Japan minister: Iraq war a mistake

Government plays down Fumio Kyuma's remark as PM backs US troop increase plan.

    Kyuma, right, brushed off concerns about a Japanese return to militarism [Reuters]
    In sharp contrast to his defence minister's remarks, Shinzo Abe, the Japanese prime minister, praised the US president's proposal to add some 21,000 troops to US forces in Iraq.
     
    "The increase in troops demonstrates America's strong determination to bring stability and recovery to Iraq," Abe said after George Bush's State of the Union address on Tuesday night.
     
    "I hope the United States' new measures are effective."
     
    Kyuma critique
     
    The rare public criticism from one of Washington's closest allies was in response to new plans announced by Bush to boost troop numbers in Iraq.
     
    Japan, which withdrew 600 troops in June but provides air support in Iraq, said it would not rush into extending that commitment, set to end in July.
     
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    Bush, in his address, implored the US Congress to support his Iraq plan to send more troops to Iraq.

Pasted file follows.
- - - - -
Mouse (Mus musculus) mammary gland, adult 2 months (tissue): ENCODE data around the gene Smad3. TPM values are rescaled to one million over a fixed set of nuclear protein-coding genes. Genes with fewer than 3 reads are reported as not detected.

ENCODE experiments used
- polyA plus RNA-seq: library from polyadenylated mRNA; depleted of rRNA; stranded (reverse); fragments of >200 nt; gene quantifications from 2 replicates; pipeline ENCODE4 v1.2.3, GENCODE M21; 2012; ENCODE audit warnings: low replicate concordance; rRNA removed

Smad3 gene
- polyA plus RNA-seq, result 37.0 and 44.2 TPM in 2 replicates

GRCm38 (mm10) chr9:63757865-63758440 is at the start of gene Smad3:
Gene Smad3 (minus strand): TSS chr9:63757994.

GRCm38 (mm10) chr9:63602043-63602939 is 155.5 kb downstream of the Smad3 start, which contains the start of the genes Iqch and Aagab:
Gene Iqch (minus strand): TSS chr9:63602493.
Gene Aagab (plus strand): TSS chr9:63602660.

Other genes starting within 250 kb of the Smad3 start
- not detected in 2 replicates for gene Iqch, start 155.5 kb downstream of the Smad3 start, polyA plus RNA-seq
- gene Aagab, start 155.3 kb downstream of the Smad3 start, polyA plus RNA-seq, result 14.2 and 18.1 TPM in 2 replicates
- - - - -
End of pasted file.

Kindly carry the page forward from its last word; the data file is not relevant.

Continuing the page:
Kyuma, whose ministry was upgraded from an agency to a fully fledged ministry in January, said on Wednesday that Bush was wrong to invade Iraq "based on an assumption that weapons of mass destruction existed".
     
    He said Junichiro Koizumi, the former prime minister, had supported the war and that had made it hard to object to the deployment, but Japan's stance had been one of understanding, not agreement.
     
    "At the time I said Japan's situation was such that it should limit its stance to one of understanding because it couldn't oppose the decision to go" to war, he said. "My opinion hasn't changed since then."
     
    Whether Japan decides to extend the humanitarian mission and support the international reconstruction efforts in Iraq, he said, "will depend on the policies of the United Nations and the US".
     
    Militarism
     
    Kyuma also brushed off criticism of Japan's growing military role and concerns that the newly elevated defence ministry might portend a Japanese return to militarism.
     
    "There is no need for concerns that the upgrading of the defence ministry is a step toward becoming a military power or expanding Japan's defence spending," he said.
     
    Our defence-focused security policy, as well as peacekeeping and non-nuclear principles, remain unchanged."

    SOURCE: Agencies


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